Sunday, September 13, 2020

Rethink: Inheritance, debt, and world views

At the end of June I joined a twitter thread started by George Soros where he referenced a short podcast essay he made about rethinking debt.



While the thread was short, it touched upon some interesting ideas I wanted to expand upon.

Read outside your echo chamber

One person suggested that my comment came from within an echo chamber. In fact, what I wrote is what it sounds like when someone of European descent (ancestors primarily indigenous to Ireland) finally exits the Eurocentric echo chamber.

Persons of European descent often imply that economic discussions are linear thinking between the theories of two Europeans: Scottish Adam Smith (Capitalism, 1700's) and German Karl Marx (Communism, 1800's).  If you question anything about current implementations of Capitalism, the dominant European economic thinking in the 1900's and thus far in the 2000's, you are then "accused" of being communist. The idea that we might be expressing concepts from world views that originated from outside of Europe doesn't occur to them.

Due to events in Canada earlier in the year (pre-COVID) involving indigenous land protection groups, and events during COVID-19, I have embarked on my own antiracism training. While I have been questioning some small aspects of dominant European thought throughout my life, I now have a better understanding of where these ideas came from and where some of the alternatives came from.

Government Debt

George Soros ideas are simple, and involve different instruments for global or domestic government debt.

Built into the Bretton Woods institutions (International Monetary Fund and World Bank) is economic policies mirroring a European world view, and debt from these institutions pretty much always come with an imposition of European economic policy within the borrowing countries.

The idea that capital accumulation should be individual, but debt shared (through government, or otherwise externalised) is European thinking that I don't subscribe to.


I believe we have all heard the phrase "We do not inherit the earth from our ancestors; we borrow it from our children". Some indigenous North Americans such as members of the Haudenosaunee Confederacy subscribe to the Seventh Generation Principle where decisions we make today should taken into consideration and result in a sustainable world seven generations into the future.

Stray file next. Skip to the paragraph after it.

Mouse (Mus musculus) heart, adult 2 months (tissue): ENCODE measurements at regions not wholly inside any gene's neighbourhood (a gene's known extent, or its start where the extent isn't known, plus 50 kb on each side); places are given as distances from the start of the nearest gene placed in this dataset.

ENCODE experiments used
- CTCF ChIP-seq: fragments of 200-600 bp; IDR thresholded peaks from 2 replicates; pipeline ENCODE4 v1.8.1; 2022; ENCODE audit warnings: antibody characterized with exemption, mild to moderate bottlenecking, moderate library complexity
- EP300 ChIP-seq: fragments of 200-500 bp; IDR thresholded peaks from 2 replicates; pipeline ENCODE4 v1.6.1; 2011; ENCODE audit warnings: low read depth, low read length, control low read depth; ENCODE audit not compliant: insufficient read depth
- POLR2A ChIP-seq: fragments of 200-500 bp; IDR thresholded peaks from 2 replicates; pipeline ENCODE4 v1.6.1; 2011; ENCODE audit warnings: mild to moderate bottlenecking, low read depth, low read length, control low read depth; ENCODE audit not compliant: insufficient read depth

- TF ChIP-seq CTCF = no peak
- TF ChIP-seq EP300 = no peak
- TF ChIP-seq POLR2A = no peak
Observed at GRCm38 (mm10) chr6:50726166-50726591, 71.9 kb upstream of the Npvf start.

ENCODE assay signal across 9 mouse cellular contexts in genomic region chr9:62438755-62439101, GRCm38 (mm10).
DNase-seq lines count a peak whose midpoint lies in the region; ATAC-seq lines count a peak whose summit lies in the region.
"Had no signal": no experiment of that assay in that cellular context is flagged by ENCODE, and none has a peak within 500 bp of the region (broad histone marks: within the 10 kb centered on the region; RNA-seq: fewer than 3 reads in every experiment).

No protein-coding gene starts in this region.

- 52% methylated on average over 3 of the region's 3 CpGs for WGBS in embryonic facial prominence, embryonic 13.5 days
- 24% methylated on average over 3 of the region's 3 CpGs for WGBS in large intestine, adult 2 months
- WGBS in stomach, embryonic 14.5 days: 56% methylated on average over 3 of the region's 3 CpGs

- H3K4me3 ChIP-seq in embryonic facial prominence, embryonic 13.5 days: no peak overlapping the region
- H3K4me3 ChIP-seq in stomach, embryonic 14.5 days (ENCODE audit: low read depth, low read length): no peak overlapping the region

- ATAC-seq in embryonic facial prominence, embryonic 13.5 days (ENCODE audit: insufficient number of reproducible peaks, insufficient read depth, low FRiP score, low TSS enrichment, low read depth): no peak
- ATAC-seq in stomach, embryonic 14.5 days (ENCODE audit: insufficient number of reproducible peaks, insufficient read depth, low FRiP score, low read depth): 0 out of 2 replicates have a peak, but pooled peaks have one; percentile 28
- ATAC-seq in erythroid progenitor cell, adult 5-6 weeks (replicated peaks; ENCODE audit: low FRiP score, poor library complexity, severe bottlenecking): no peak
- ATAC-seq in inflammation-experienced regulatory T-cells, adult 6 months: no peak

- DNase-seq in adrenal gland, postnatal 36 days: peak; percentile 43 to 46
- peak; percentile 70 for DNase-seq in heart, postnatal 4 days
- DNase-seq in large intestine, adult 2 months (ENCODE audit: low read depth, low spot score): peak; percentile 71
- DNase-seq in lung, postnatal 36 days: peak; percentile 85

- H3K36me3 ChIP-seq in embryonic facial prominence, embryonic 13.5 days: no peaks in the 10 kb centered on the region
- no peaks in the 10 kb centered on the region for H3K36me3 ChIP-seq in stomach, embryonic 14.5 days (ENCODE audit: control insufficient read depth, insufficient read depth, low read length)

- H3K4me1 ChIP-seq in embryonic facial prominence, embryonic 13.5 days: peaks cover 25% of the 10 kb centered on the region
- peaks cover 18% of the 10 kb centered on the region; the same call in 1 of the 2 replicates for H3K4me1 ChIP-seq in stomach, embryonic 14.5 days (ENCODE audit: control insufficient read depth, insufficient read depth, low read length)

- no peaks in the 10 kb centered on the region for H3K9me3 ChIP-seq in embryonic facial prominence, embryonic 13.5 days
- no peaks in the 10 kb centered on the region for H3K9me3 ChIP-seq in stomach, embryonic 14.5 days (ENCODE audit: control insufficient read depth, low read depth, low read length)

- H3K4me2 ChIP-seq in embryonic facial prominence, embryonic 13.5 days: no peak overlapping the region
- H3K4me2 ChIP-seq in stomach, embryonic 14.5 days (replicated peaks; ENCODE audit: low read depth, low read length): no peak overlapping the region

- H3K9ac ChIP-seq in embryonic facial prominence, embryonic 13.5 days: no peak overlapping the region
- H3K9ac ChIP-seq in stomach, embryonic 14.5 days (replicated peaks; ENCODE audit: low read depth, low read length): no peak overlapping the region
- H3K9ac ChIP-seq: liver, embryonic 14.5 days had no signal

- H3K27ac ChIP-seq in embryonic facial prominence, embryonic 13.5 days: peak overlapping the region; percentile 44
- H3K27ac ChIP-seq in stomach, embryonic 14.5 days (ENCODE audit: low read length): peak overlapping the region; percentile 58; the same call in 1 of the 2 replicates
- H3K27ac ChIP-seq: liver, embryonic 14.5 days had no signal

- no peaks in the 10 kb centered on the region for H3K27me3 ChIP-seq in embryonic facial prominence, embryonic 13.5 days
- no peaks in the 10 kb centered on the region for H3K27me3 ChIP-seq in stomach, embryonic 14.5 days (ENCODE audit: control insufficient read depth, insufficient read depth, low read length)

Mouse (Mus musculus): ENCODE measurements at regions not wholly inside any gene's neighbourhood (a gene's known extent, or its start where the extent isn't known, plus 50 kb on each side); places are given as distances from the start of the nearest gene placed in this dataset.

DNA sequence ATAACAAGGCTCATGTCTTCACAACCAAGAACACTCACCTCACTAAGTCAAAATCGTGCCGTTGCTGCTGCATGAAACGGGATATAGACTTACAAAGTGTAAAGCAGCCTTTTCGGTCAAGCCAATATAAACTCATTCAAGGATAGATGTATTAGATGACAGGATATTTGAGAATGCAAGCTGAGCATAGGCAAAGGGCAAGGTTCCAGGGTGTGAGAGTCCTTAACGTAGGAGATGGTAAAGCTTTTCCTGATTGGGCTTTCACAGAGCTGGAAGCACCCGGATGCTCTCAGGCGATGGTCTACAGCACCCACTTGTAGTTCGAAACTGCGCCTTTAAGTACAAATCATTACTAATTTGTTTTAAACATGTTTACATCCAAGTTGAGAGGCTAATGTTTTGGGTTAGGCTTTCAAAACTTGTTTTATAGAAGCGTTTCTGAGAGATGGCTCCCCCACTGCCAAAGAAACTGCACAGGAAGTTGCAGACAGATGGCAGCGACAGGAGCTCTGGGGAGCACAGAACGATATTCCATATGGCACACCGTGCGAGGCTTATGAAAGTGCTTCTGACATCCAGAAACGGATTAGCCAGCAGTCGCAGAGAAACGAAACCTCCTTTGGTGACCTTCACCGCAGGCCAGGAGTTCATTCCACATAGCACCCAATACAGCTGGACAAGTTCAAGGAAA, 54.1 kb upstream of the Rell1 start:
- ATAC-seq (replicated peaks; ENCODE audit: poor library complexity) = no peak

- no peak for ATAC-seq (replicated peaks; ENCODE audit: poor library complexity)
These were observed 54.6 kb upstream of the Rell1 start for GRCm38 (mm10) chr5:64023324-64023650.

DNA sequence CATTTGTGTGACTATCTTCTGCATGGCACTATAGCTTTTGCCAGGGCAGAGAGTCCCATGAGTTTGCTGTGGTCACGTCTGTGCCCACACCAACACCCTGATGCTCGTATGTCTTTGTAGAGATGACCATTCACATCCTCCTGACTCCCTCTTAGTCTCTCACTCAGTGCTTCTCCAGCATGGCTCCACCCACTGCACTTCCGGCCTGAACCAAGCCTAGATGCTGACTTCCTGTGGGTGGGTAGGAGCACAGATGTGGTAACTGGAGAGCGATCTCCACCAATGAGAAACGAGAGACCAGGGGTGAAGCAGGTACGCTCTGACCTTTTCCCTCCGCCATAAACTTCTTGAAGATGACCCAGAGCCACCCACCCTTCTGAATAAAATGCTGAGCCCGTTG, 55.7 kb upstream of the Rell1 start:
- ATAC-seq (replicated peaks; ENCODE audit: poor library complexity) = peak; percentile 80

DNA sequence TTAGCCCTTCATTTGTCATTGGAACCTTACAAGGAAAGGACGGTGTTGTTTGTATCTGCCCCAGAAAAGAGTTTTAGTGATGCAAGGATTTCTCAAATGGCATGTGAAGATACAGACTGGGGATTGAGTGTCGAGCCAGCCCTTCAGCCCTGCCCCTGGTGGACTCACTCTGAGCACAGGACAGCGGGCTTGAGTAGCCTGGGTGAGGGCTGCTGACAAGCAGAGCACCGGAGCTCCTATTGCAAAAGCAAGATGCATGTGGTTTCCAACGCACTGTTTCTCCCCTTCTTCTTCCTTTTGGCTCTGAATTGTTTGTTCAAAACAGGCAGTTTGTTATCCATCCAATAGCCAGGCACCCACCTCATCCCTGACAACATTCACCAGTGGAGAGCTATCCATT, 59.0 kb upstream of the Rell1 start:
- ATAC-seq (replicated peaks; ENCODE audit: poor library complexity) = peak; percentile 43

For as long as I can remember I have thought the same thing about capital itself: that we don't inherit it from our parents, but borrow it from the future. Understood this way, inheritance is yet another form of shared (via the future) debt that exists only to benefit historical individuals. The future is claimed to "owe" the beneficiaries of this inheritance even if they make no contribution to society themselves.

There are levels of capital accumulation that are near a subsistence level that don't qualify as debt, where there is no issue with passing on to the same people you would normally be a caregiver for in life. This is the type of wealth transfer to descendants that most individuals will be personally familiar with, and is not what I'm referring to.

Individuals manipulating public policy to generate public debt

When we have individuals accumulating capital that could allow families or whole communities or countries to subsist for many generations without further contribution then this is public debt for personal gain.

I have never believed that those currently in the top 1% of capital extraction actually "earned" that wealth based on the value of their contributions to society. I believe they extracted that capital and created that public debt through flawed public policy (said in another way, corruption).

Rather than applauding these individuals, such as George Soros, Bill Gates, or Warran Buffet, I consider their building and abusing public debt to be immoral. While some of these individuals wish to direct some of this wealth and influence towards policy goals of their choosing, this doesn't change the fact that these individuals are manipulating public policy based on the public debt they have created.

If you take a close look at those declared the "richest" people in the world, you might notice something in common.  They were all able to accumulate this personal monetary wealth based on government granted and/or protected monopolies.

Cory Doctorow wrote a book-sized essay he titled "How to Destroy Surveillance Capitalism" where he discussed one aspect of government protected monopolies.  Rather than understanding that the mere existence of a monopoly is economic and political harm, western governments have transformed into believing that the only possible type of harm is "consumer pricing".